1911 Encyclopædia Britannica/Beethoven, Ludwig van/Annotated List of Beethoven's Works

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in order that unimportant works may not distract attention, even when they are late and on a large scale.

Sonata = Pianoforte sonata.
Violin or violoncello sonata = for pianoforte, V. or Vc.
Pianoforte trio = Pfte., V., Vc.
Pianoforte quartet = Pfte., V., viola and Vc.
String trio = V., Va., Vc.
String quartet = VV., Va. and Vc.
Pianoforte or violin concerto = Concerto with orchestra.

  • 1785. 3 pfte. quartets, of which the third contains important material for the sonatas, op. 2, Nos. 1 and 3.
(Thayer's attribution of the masterly bagatelles, op. 33, published 1803, to this period can only be rationalized by some similar rough first idea.)
  • 1790. 24 variations on an air by Righini (published 1801). A very remarkable work, anticipating Schumann's Papillons in its humorous close. It was Beethoven's chief early tour-de-force in pianoforte playing.
  • 1795. 3 pfte. trios, op. 1 (E♭, G, C minor).
  • 1796. 3 pfte. sonatas, op. 2 (F minor, A and C, dedicated to Haydn).
  • 1797. String trio, op. 3, 2 violoncello sonatas, op. 5, F and G mi., sonata, op. 7, E♭.
  • 1798. 3 string trios, op. 9; G, D, C mi., 3 sonatas, op. 10 (C mi. F, D). Trio for pfte., clarinet and violoncello in B♭, op. 11.
  • 1799. 3 violin sonatas (D, A, E♭), op. 12. Pfte. sonata (Pathétique not Beethoven's title) C mi., op. 13, 2 pfte. sonatas, op. 14, E, G (the first arranged by the composer as a string quartet in F).
  • 1801. Pianoforte concertos, op. 15 in C, op. 19 in B♭ (the latter composed first). Quintet for pianoforte and wind instruments, op. 16 (also arranged, with new details, as quartet for pianoforte and strings), composed 1797. 6 string quartets, op. 18 (F, G, D, C mi., A, B♭). 1st symphony (C), op. 21. 2 violin sonatas, A mi., op. 23; F ma., op. 24 (made into two opus-numbers by an accident in the format of the volumes).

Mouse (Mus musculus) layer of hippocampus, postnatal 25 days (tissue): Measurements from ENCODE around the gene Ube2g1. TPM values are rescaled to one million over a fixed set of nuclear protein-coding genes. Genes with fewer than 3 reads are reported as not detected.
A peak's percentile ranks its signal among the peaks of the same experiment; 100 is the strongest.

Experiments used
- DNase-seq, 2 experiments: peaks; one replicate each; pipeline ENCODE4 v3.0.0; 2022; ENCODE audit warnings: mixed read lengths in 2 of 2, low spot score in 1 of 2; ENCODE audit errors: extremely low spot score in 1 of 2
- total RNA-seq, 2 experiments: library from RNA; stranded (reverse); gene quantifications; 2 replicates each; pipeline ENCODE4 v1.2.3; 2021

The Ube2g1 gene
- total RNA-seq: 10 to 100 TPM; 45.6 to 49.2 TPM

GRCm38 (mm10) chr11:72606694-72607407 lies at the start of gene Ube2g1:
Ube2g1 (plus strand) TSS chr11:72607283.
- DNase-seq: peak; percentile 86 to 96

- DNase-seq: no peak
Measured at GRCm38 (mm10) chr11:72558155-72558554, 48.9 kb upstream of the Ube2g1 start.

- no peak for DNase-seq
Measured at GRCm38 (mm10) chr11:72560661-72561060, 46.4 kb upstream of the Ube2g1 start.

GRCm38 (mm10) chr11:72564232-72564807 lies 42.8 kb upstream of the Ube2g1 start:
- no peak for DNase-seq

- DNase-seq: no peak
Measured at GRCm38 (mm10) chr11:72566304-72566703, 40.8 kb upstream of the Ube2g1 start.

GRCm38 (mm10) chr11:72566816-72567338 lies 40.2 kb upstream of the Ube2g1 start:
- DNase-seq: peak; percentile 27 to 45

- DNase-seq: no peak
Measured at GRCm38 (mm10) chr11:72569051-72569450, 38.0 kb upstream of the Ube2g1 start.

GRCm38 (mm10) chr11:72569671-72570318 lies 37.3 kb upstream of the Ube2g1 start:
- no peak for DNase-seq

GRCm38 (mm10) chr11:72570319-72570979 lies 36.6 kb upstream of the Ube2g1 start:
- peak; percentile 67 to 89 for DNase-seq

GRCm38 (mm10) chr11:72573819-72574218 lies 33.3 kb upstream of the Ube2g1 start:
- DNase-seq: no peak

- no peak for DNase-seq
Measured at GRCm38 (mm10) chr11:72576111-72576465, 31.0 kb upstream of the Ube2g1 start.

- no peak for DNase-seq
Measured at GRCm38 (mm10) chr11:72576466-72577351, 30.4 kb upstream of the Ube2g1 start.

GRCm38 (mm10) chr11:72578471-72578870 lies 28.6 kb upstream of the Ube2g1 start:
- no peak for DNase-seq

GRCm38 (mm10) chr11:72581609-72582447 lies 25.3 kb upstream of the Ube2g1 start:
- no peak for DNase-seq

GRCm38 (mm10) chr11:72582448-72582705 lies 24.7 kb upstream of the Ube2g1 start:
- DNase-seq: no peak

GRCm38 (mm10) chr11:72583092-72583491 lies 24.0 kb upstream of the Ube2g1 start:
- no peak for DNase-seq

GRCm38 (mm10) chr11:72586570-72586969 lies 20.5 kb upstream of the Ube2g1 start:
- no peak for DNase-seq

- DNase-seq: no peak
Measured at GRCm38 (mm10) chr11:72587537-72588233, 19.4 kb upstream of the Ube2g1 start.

• 1802. Pianoforte score of the Prometheus ballet, op. 24 (ousted by the F ma. violin sonata, and reissued as op. 43). Sonata in B♭, op. 22. Sonata in A♭, op. 26 (with the funeral march). 2 sonatas (“quasi fantasia”), op. 27, E♭, C♯ mi. Sonata in D, op. 28 (Pastorale not Beethoven's title). String quintet in C, op. 29.
  • 1803. 3 violin sonatas, op. 30 (A, C mi., G). 3 sonatas, op. 31, G, D mi., E♭ (the last appearing in 1804).
Variations, op. 34. 15 variations and fugue on theme from Prometheus, op. 35.
  • 1804. 2nd symphony (D), op. 36 (1802). 3rd pfte. concerto (C mi.), op. 37 (1800).
  • 1805. The “Kreutzer” sonata, op. 47, for pfte. and violin (A) (finale at first intended for op. 30, No. 1).
“Waldstein” sonata for pfte., op. 53 (C). First version of opera Leonore in three acts (with overture “No. 2”).
  • 1806. Sonata in F, op. 54. Eroica Symphony, No. 3, op. 55 (E♭), written in 1804 in honour of Napoleon Bonaparte. It was just finished when news arrived that Napoleon had made himself emperor, and Beethoven was with difficulty restrained from destroying the score. It is still the longest extant perfect design in instrumental music. The finale glorifies the material (and much of the form) of the variations, op. 35. The scherzo is the first full-sized example of Beethoven's special type.
Leonore reproduced in two acts with overture No. 3. 32 variations in C mi. (no opus-number, but a very important work on the lines of a modernized chaconne).
  • 1807. Triple concerto (pfte., V. and Vc.), op. 56, chiefly interesting as a study for the true concerto-form which had given Beethoven difficulty. Sonata, op. 57 (F mi., Appassionata not Beethoven's title). New overture, Leonore, “No. 1,” composed for projected performance of the opera at Prague (posthumously published as op. 138).
  • 1808. 4th pfte. concerto, op. 58 (G). 3 string quartets, op. 59, F, E mi., C (dedicated to Count Rasoumovsky, in compliment to whom Russian tunes appear in the finale of No. 1 and the scherzo of No. 2). Overture to Coriolanus, op. 62.
  • 1809. 4th symphony, op. 60 (B♭). Violin concerto (D), op. 61 (also arranged by the composer for pianoforte). 5th symphony, op. 67 (C mi.) (1806), the first in which trombones appear. 6th symphony (Pastorale), op. 68; violoncello sonata, op. 69 (A). 2 pianoforte trios, op. 70 (D, E♭).